David stripped down to his briefs and stretched out on the bed with a sigh. He knew he had to let it go, but he couldn’t get the house out of his mind. Before they got their dream house, they needed to find a place that would do in the meantime. The cramped basement apartment Margery showed them was…fine. They’d have neighbors upstairs, though, and David would need to find a space to rent for his workshop.
He’d hoped that if they could find an affordable house to rent with a garage, he could save money on the workspace and get a tax write-off—which he wasn’t sure he quite understood, but it was apparently a benefit of working from your house. Most importantly, he could spend more time with Isaac.
Isaac had been working so hard between school and carpentry with David; if they could work from home, it would make it all so much easier. David loved the idea of not having to take crowded buses to his workshop.
Still, it didn’t seem worth it to move out of Aaron and Jen’s town house until the right place came up. Yet the more they looked, the more it seemed impossible to find anything in the Bay Area that was even in their ballpark. Even though he’d been putting away a bit every month to save for first and last months’ rent, it wasn’t enough.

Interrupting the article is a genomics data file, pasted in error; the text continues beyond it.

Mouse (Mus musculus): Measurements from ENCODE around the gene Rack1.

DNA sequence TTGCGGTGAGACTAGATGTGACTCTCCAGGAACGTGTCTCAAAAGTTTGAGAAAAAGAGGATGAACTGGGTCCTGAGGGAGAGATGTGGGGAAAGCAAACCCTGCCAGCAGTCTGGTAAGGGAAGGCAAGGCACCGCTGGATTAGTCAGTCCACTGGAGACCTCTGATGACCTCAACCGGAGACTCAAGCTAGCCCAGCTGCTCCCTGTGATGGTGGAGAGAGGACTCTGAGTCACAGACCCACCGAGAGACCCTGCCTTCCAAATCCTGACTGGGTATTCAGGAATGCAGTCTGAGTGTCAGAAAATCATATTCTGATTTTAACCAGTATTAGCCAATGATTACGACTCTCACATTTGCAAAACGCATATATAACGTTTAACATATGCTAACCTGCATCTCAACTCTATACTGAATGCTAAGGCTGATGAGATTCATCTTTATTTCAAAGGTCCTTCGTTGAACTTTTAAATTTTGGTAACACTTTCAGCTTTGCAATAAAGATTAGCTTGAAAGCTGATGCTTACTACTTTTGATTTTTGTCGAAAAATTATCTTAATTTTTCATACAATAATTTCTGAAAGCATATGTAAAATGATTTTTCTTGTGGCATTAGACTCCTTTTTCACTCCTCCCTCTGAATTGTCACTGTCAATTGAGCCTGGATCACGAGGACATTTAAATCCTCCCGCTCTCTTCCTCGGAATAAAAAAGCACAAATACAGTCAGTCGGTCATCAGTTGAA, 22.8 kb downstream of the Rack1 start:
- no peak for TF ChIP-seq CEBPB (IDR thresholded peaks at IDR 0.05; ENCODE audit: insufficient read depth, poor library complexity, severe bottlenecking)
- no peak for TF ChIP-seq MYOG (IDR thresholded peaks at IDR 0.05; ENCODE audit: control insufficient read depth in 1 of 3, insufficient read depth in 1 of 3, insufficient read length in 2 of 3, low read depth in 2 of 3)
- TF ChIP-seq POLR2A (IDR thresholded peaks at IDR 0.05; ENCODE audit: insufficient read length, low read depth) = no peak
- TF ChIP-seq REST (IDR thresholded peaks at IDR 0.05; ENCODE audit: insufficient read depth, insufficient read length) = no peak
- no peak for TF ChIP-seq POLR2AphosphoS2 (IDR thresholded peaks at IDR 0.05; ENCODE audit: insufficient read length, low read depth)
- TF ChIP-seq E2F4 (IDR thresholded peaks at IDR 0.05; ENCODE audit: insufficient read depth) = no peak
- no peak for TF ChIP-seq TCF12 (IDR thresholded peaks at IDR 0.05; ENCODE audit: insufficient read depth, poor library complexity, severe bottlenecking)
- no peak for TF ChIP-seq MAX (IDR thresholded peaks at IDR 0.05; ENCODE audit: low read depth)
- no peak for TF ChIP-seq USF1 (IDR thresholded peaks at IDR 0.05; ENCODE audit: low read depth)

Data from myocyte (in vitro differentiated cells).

Leaning a slim hip on the doorway to the adjoining bathroom, Isaac leered. “How you doin’?” He ran a hand over his sandy hair, which he kept short. After years with shaggy Amish haircuts, they both liked their hair neat and trimmed.
David waggled his eyebrows with a chuckle. They didn’t always understand the jokes on TV, but Isaac loved that one from the show about friends. Lifting his arms over his head and keeping them in place, David wriggled down a bit on the mattress.
Isaac’s eyes gleamed as he licked his lips. “Want it like that tonight?”
Copyright © Keira Andrews